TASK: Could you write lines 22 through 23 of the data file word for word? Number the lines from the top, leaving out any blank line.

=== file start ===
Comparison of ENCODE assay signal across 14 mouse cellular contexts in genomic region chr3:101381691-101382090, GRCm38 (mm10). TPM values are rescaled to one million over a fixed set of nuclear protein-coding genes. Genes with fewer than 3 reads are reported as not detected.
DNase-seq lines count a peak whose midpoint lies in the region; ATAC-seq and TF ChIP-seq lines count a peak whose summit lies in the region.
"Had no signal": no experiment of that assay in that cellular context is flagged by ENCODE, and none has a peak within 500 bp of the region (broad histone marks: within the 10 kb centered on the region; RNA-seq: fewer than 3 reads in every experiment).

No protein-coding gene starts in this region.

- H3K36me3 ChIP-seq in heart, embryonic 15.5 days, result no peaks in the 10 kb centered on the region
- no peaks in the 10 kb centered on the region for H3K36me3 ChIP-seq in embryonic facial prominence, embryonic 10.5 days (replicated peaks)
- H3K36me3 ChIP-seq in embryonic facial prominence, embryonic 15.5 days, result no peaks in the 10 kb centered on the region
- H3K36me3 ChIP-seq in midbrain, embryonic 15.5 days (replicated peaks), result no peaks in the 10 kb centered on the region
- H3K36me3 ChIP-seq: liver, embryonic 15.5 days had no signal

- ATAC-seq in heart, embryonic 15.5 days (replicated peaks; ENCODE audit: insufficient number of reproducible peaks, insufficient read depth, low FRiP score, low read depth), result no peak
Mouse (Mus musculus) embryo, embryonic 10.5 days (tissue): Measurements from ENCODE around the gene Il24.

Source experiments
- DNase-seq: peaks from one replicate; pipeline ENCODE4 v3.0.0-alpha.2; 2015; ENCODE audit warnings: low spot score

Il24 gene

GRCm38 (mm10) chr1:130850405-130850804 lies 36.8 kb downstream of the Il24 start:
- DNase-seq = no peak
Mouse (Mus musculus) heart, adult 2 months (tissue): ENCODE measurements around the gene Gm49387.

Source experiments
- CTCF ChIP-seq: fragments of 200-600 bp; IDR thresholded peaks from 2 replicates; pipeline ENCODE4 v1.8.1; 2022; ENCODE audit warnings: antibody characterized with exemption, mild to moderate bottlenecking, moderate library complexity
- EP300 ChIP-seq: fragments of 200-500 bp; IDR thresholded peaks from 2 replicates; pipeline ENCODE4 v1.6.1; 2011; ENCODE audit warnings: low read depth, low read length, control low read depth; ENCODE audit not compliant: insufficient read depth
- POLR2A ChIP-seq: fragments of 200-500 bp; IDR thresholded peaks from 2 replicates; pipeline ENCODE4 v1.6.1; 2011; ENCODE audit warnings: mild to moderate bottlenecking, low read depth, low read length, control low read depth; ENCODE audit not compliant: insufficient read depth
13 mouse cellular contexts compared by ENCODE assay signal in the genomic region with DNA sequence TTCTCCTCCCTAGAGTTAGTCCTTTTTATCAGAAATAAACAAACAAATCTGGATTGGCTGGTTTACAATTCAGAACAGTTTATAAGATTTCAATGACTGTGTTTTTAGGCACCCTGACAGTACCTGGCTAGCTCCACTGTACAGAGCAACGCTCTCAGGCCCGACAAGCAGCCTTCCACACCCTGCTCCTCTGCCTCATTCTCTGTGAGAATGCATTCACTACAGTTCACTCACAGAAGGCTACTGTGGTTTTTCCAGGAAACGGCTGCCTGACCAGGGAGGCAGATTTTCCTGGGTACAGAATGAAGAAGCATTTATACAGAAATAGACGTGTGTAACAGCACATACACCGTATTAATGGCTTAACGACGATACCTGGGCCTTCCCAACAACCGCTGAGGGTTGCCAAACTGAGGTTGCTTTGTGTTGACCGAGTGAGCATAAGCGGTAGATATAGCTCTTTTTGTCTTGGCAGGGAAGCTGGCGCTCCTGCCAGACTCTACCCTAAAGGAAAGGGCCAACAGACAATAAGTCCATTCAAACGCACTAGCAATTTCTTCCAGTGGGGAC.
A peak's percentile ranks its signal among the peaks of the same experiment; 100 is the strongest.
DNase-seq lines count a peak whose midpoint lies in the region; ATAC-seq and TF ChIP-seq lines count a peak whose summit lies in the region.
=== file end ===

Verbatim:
13 mouse cellular contexts compared by ENCODE assay signal in the genomic region with DNA sequence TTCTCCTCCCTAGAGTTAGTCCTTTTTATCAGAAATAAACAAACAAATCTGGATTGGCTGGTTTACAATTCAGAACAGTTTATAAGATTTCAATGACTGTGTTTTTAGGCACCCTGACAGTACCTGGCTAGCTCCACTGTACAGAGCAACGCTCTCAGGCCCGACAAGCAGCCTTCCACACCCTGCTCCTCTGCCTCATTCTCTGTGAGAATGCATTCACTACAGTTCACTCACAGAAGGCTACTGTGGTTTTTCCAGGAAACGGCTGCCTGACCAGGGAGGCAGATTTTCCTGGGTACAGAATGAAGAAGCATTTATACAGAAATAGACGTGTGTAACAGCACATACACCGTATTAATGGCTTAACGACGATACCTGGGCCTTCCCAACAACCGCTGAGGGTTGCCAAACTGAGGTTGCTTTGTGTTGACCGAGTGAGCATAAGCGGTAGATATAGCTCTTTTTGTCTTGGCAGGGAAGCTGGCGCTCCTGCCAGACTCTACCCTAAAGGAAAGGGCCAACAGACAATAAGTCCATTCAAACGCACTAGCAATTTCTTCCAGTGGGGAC.
A peak's percentile ranks its signal among the peaks of the same experiment; 100 is the strongest.